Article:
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ArchBang Linux 2012.12 Review – Lightweight Arch

by Rob Zwetsloot

The lightweight Arch-based distro uses Openbox to help make it blazing fast without losing too much functionality

ArchBang is a very specific spin of Arch Linux meant to be simple and light. Due to the rolling release nature of Arch Linux, there isn’t a whole lot new package wise in ArchBang that you’ll have been able to update to from the previous releases – what sets it apart though is the update to the Linux Kernel, moving to Kernel 3.6.8, and other upgrades to Openbox. Even the developers say if you’re fine with your current ArchBang install, you don’t need to worry about upgrading. However, it can pay to be up to date.

Arch Lightweight
ArchBang is a very basic distro

The steps needed to install ArchBang vary greatly in skill level – a great LiveDisc with the same basic packages as the full system can be easily obtained, burned to disc, and accessed via the straightforward boot menu. All very standard stuff. Once you’re in to ArchBang though, the difficulty level jumps up a bit. Right clicking to find the install option on the Openbox menu, a terminal is opened that allows you to set up and customise your system before properly installing.

To be fair, as terminal based installers go, it’s quite nice. It’s well labelled, guiding you to the main operations of partitioning your hard drive, customising your packages, setting up users and the root password, and a bit more. It leaves you very much to your own devices, giving you complete control to rewrite some of the core system files, as well as giving you very little info on what you’re doing with the partitioning.

Arch Lightweight
The installer is a little more involved than most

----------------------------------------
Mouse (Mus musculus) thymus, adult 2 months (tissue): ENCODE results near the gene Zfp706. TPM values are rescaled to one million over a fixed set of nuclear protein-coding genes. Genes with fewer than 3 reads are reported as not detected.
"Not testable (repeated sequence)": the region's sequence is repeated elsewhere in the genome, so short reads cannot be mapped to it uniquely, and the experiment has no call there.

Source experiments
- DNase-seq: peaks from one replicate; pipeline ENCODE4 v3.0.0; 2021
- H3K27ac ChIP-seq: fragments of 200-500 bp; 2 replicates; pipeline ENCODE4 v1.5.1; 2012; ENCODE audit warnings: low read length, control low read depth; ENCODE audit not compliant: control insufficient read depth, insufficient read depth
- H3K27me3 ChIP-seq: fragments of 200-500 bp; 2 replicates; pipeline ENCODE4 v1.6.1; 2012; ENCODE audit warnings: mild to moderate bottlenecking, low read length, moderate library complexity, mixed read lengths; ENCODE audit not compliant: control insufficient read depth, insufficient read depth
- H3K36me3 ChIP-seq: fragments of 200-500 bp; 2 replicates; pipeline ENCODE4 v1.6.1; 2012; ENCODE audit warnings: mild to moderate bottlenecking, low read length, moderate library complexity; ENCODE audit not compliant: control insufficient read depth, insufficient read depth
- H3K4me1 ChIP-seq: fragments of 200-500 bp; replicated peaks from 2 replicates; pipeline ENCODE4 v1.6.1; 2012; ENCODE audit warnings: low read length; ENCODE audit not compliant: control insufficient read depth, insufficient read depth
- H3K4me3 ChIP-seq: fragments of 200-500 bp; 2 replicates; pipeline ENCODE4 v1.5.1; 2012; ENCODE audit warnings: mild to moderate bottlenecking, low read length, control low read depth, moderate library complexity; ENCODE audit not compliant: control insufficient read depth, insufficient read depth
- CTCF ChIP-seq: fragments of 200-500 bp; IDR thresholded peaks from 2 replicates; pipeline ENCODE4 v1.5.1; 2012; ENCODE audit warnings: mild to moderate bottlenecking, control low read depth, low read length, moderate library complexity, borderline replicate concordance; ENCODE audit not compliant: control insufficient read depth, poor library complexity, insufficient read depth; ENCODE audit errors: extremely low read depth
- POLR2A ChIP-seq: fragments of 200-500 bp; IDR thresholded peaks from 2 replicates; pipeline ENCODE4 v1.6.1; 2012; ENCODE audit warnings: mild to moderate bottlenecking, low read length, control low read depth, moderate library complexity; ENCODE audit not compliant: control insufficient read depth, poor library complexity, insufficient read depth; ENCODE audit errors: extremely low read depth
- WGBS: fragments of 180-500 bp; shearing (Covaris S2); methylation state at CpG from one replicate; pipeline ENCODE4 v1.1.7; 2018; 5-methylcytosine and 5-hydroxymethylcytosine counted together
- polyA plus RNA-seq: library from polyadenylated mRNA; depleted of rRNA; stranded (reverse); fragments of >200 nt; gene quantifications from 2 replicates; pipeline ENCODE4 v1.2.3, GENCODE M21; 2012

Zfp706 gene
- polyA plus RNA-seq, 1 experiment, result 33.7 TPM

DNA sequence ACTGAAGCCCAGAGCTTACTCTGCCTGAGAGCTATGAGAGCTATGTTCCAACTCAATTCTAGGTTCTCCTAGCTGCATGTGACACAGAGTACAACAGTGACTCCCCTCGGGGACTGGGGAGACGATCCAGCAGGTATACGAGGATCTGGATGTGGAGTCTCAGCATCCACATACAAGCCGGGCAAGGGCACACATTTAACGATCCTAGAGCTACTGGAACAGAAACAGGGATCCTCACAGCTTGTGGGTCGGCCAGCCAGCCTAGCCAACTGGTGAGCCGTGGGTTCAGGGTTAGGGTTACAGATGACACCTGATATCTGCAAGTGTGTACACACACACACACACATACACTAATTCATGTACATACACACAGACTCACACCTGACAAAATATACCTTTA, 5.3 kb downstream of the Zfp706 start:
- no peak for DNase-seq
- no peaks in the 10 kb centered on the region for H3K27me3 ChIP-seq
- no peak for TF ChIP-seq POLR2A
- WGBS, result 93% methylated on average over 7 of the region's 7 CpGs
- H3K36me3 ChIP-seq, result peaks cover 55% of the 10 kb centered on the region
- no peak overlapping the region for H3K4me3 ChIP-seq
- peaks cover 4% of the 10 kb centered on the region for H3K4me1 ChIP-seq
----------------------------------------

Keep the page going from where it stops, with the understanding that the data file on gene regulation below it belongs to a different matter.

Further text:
The installation as mentioned is very lightweight – to begin with, it only needs 2.5 GB with its default settings. Being an Arch derivative, you have full access to the binaries and source via pacman and AUR, so you can immediately begin to customise your experience once you’ve done some maintenance on the repos. The standard packages include an ever present conky to let you know how few resources you’re using, Firefox, archiving tools, and all the other basics so you can actually begin to use ArchBang. There’s no graphical frontend for pacman as standard, but of course you can install one if you wish.

It’s a very hands-on Linux experience, catering to the much more advanced Linux user that likes to totally customise their experience, but at the very least have a starting point they can use rather than build Arch from scratch. In that sense, ArchBang is ridiculously lightweight and fast, and its proud to show this off with an included benchmark tool. Still, Openbox does not conform to the normal desktop metaphor that a lot of other windows managers and desktop environments like to use, which doesn’t make it so ideal for everybody. You can of course change this as you wish, and the repos do have access to the very latest versions of all the major packages, such as desktop environments.

So it’s overall still a very interesting distro, on the one hand giving people a base to start with Arch without having to deal with building from source, and on the other hand it provides purists with the all important lightweight build. It’s still a bit tricky to use though, however this level of supposed difficulty hides much more deep and involved customisation of your personal Linux experience.



A lightweight start to Arch that can be used as is for a lightning fast operating system, or an Arch base to learn more about it. While it’s definitely more suited to the veteran and advanced users, this is because it offers complete customisation over your build.

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    • Due to the moving launch characteristics of Posture A linux systemunix, there is not a whole lot new program sensible in ArchBang that you will have been able to upgrade to from the past produces – what places it apart though is the upgrade to the A linux systemunix Kernel, moving to Kernel 3.6.8, and other improvements to Openbox. Even the designers say if you are fine with your current ArchBang set up, you do not need to fear about improving.

    • Curtis

      “…However it can pay to be up to date.”